A cardboard box that has the words "Free Binders" written on the front. Inside are several three-ring binders.
Photo by Shawn Thorpe

We started giving away things that we didn’t need – but were still useful – during the pandemic.

In January of 2021, my husband and I decided that it was time to give away the three-ring binders and plastic sheets that I’d been hoarding for years. I’m a former teacher. When I was in college, we were taught to make binders full of things that showed what kind of work we were doing with students. For me, that included lots of photos of student artwork. At the time, I was working towards my B.S. in Education (focusing on art).

Years later, I used the three-ring binders to store printed copies of the writing work I did for other people’s websites. Eventually, I got rid of most of it. But at the time, I felt like the work could dry up or disappear – and I wanted to keep some of it.

My husband put a box of three-ring binders and plastic sheets in the driveway. He posted online about them, so someone could come and get some – or all – of them.

The next day, the box of binders was gone. Someone picked up the box full of three-ring binders and plastic sheets and took it away. My hope was that it would be put to good use.

On the porch, right in front of the door, there was a decorative gift bag. A post-it note was attached to the bag as a “Thank you.” The bag contained a sealed bag of coffee candy and a sealed bag of Brownie Crisps. I can’t eat them, due to allergens. My husband was able to enjoy them. This treat was entirely unexpected!

We had unintentionally engaged in a barter system.

The person who picked up the binders also left a “Thank you” comment as a response on the website where my husband posted about the binders. She commented that she was so grateful to get the binders and plastic sheets, and that she could never get enough of them. They are going to her students who need to have them for school, but their parents can’t afford to buy them.

As a former teacher, I was thrilled to learn that the three-ring binders and plastic sheets I collected – and gave up – went to another teacher! Those items, which I no longer had a use for, will be used by students who might have gone without them.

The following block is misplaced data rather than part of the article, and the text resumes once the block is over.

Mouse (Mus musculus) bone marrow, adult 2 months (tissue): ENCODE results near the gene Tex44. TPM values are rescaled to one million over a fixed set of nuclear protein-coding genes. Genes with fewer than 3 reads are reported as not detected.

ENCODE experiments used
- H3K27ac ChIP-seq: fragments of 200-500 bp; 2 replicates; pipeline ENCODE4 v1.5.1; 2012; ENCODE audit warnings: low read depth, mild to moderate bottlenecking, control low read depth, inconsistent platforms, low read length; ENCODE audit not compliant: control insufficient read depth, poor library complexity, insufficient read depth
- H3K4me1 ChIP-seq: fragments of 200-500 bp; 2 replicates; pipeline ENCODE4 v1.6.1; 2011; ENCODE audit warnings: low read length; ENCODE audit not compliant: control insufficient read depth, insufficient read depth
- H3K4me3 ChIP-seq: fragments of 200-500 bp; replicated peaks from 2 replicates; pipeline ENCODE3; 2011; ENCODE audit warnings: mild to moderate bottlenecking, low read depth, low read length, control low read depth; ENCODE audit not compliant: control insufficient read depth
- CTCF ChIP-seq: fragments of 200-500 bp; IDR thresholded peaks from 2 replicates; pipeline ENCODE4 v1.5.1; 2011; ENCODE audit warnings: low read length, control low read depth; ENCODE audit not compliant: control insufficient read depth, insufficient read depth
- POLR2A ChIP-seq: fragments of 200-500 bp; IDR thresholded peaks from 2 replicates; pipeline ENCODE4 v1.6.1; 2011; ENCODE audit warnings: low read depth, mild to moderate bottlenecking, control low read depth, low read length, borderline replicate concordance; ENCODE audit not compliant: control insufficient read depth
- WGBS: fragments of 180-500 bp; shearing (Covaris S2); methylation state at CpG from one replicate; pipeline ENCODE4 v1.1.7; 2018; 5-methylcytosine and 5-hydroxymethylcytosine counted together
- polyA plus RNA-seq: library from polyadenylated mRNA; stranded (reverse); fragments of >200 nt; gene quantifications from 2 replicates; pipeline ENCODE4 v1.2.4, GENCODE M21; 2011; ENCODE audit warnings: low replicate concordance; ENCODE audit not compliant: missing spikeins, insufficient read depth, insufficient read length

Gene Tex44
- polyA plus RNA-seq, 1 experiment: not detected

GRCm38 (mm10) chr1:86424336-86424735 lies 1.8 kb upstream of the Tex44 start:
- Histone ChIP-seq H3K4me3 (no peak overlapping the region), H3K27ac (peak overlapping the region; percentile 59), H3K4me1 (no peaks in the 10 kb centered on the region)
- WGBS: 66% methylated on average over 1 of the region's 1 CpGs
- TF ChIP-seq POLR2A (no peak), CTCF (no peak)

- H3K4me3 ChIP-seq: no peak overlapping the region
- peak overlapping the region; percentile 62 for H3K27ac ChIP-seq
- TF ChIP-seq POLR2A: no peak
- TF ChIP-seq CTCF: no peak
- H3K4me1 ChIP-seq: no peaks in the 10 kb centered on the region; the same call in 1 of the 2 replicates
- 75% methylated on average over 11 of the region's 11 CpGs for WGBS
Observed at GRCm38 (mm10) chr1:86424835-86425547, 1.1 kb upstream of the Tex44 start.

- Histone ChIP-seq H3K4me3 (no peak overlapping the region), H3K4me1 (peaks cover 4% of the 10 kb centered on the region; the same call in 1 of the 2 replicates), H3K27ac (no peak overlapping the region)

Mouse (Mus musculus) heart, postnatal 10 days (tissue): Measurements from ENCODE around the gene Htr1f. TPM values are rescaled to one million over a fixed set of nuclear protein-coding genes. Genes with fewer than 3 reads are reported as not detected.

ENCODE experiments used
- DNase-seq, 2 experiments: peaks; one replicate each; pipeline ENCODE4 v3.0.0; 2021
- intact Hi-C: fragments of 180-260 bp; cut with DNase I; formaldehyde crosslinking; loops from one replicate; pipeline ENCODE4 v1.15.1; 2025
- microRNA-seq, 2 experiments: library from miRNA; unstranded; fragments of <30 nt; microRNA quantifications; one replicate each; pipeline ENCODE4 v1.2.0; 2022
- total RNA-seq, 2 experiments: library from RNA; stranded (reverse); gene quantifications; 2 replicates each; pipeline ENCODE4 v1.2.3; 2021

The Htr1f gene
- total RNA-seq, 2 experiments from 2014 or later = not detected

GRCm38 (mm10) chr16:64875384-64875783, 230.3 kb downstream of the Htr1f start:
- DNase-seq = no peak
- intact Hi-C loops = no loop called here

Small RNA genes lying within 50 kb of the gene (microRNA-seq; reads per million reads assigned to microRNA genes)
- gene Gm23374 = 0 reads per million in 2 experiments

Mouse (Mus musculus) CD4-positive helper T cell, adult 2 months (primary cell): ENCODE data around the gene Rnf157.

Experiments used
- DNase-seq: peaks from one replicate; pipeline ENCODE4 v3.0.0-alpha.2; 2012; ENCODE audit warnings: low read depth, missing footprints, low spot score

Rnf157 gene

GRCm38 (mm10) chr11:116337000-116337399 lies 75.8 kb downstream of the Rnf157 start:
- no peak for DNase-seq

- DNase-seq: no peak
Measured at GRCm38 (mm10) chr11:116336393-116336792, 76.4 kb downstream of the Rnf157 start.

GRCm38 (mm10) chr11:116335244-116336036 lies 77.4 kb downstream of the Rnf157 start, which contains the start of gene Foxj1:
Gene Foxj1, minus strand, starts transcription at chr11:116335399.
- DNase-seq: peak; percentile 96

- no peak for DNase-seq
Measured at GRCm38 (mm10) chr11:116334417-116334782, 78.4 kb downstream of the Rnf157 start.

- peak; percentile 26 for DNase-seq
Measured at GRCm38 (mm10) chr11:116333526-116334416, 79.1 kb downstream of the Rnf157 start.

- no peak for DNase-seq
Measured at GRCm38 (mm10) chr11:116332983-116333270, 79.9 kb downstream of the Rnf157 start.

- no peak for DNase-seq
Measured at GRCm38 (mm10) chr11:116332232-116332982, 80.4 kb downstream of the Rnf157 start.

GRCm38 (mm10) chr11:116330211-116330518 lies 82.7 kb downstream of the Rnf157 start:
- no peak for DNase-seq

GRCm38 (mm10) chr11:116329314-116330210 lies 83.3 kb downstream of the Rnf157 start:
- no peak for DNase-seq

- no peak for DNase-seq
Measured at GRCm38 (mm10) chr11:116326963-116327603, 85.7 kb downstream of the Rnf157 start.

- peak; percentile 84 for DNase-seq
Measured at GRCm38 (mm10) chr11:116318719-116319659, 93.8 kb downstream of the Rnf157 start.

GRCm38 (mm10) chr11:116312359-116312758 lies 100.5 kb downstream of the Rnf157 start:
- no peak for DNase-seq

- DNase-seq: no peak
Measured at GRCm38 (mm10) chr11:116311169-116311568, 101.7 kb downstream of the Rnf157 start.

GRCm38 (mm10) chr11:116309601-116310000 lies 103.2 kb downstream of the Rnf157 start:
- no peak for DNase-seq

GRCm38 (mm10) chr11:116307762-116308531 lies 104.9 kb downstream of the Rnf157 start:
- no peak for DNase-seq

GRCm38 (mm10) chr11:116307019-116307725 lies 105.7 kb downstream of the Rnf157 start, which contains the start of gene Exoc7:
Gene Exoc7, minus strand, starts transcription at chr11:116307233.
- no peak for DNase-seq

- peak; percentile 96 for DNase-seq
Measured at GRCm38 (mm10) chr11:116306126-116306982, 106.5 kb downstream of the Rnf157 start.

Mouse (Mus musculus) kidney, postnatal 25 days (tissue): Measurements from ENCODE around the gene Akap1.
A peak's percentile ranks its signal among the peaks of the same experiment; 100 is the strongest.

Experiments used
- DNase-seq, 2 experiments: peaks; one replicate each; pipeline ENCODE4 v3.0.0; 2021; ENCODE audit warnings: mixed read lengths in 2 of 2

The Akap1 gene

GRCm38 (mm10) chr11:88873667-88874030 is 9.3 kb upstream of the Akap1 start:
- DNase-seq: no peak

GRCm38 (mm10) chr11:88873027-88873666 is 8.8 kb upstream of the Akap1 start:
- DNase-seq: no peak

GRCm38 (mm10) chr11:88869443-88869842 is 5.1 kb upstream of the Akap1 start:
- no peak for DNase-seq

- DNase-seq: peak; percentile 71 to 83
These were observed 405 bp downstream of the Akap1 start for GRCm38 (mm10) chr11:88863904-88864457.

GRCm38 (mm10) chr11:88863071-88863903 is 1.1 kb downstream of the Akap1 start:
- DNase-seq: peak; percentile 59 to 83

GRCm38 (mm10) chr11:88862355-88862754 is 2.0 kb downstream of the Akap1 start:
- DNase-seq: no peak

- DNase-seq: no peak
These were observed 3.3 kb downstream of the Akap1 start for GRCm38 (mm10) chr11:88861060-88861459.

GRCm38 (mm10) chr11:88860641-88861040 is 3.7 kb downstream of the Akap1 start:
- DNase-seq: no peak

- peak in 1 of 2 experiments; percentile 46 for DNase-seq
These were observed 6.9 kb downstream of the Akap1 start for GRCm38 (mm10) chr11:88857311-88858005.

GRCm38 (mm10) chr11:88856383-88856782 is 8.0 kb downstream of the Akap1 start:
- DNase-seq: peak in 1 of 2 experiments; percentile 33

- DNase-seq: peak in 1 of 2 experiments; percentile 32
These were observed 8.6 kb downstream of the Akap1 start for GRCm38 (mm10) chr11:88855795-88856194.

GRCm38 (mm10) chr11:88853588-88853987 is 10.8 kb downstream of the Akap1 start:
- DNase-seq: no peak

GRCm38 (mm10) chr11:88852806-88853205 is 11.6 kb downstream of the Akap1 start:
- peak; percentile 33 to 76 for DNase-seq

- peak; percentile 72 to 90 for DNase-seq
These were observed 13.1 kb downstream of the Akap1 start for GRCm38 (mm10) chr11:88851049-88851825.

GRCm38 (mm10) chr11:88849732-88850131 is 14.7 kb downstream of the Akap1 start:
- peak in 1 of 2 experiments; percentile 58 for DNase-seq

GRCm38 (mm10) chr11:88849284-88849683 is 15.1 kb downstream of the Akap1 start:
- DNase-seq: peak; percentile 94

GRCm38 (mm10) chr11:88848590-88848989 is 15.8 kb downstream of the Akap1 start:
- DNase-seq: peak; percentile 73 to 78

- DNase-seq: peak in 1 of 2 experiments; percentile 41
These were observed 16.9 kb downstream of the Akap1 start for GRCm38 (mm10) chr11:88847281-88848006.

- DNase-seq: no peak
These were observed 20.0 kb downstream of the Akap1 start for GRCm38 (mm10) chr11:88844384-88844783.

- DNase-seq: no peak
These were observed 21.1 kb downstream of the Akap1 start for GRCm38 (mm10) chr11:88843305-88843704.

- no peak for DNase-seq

The schools were closed to in-person learning at the time, which meant the students were doing virtual-learning from home. This teacher was optimistically preparing for whenever in-person schooling would begin again. In my experience working as a teacher, with other teachers, I can say with certainty that this is what we do. We plan ahead.

Too often, students come to school lacking the supplies they are required to have because their parents can’t afford to buy them. Many teachers spend their own money to ensure that their students will get what they need. It’s hard, because teachers aren’t typically paid very well. The ability to obtain a box of three-ring binders and plastic sheets for free must have seemed like a blessing!

The barter system works well if you have items that you no longer need, and are willing to accept something else for them. Someone in your community will make use of what you are willing to let go of. We put things out with in a box that had the word “FREE” written on it, and ended up in an unintentional barter. It feels good to share!

Another really great thing about the barter system (including the giving away of freebies) is that it doesn’t involve money. Barter gives people the opportunity to get what they need without engaging in capitalism.

Three-Ring Binders and Barter is a post written by Jen Thorpe on Book of Jen and is not allowed to be copied to other sites.

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